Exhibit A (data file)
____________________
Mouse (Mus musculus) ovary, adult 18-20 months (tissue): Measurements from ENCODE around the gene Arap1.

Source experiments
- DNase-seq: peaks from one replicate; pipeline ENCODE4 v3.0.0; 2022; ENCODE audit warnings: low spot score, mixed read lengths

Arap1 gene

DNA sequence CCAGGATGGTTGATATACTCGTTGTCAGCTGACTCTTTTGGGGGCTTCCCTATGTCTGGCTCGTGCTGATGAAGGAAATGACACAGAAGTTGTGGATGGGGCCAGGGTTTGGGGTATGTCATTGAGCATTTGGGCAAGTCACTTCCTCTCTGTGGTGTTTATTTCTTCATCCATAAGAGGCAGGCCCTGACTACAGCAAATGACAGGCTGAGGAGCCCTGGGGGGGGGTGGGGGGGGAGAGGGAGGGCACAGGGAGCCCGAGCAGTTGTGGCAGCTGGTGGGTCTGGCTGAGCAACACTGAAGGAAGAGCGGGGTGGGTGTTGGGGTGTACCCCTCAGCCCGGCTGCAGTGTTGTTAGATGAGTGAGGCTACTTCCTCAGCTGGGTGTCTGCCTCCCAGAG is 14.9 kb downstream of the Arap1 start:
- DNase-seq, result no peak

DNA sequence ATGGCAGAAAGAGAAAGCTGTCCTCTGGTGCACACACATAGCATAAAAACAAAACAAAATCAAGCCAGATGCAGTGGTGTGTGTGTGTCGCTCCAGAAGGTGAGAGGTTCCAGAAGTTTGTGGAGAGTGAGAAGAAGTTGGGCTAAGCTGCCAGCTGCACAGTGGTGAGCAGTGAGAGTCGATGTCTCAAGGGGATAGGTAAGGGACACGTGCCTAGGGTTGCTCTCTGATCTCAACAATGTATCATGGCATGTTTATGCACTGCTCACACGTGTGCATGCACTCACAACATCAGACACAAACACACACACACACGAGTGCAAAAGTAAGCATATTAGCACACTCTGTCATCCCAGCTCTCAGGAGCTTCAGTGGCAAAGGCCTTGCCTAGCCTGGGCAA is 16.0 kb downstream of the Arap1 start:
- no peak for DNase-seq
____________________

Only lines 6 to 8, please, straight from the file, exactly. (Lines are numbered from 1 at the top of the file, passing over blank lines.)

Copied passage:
- DNase-seq, result no peak

DNA sequence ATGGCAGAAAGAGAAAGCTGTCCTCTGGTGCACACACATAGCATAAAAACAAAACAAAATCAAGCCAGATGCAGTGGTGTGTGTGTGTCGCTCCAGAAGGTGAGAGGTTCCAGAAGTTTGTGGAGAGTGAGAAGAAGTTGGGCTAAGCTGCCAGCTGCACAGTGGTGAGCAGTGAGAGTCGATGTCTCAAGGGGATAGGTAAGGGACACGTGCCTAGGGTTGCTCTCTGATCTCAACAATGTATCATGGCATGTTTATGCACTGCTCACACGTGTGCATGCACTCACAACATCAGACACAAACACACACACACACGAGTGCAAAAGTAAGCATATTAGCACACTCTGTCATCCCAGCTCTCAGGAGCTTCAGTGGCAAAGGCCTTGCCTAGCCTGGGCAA is 16.0 kb downstream of the Arap1 start:
- no peak for DNase-seq